A House committee is planning to hold a hearing next week on the Libya consulate attack, following up on an issue that Republicans had emphasized before the presidential election in questioning President Obama’s foreign policy record.
Ambassador Chris Stevens and three other Americans were killed in the Sept. 11 terrorist attack on the consulate in Benghazi. A local Libyan extremist group is suspected of carrying out the attack, but the Obama administration has been criticized for its confusing explanation for the strike and for security warnings that apparently weren’t heeded.
The House Intelligence Committee will hold its hearing on the attack on Nov. 15, Fox News has learned. Director of National Intelligence James Clapper, CIA Director David Petraeus and Matt Olsen, director of the National Counterterrorism Center, are expected to testify.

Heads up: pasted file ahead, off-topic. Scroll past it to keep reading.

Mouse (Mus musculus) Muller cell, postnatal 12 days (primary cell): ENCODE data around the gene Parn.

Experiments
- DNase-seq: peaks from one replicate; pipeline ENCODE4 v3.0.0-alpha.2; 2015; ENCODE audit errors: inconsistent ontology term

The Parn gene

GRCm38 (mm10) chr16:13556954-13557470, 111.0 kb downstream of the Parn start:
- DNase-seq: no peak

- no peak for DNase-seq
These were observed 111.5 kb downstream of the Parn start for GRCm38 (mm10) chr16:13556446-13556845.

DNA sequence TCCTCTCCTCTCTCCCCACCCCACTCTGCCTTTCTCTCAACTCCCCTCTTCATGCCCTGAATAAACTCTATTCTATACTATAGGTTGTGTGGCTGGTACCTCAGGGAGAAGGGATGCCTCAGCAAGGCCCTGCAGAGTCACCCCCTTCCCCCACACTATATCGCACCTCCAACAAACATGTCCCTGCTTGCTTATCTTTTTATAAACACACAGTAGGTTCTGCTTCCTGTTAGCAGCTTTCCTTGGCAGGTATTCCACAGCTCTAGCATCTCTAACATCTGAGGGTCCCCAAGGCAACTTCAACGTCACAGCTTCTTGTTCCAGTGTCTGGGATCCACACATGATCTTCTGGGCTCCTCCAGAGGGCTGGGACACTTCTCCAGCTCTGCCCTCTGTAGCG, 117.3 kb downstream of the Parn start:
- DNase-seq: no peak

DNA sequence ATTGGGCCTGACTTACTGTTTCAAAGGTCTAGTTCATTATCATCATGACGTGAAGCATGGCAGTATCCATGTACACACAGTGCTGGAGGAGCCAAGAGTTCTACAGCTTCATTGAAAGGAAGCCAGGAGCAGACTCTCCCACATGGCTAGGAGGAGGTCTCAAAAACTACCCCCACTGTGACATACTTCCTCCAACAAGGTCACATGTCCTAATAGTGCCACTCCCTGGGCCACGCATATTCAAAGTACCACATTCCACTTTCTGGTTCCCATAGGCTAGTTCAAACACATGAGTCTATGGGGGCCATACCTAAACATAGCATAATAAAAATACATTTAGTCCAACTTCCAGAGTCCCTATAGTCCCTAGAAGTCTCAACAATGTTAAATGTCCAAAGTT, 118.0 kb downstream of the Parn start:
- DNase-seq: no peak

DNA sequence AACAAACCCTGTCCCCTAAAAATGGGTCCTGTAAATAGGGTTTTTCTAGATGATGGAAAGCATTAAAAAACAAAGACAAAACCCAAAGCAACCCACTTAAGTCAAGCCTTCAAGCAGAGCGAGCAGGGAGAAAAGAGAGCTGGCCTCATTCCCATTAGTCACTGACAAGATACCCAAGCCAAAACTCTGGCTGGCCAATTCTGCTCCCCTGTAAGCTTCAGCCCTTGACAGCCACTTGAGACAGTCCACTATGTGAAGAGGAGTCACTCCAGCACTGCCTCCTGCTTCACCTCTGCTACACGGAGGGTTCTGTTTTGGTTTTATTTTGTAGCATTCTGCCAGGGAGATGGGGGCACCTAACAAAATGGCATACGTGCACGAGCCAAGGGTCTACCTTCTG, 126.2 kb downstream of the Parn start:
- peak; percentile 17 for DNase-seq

The Senate Intelligence Committee plans to meet the same day to discuss the Libya attack, but that hearing will be closed to the public.
Olsen was the first member of the Obama administration to publicly describe the Libya assault explicitly as a “terrorist attack,” at a hearing more than a week after the attack, though Obama had spoken earlier more generally about the U.S. response to “acts of terror.”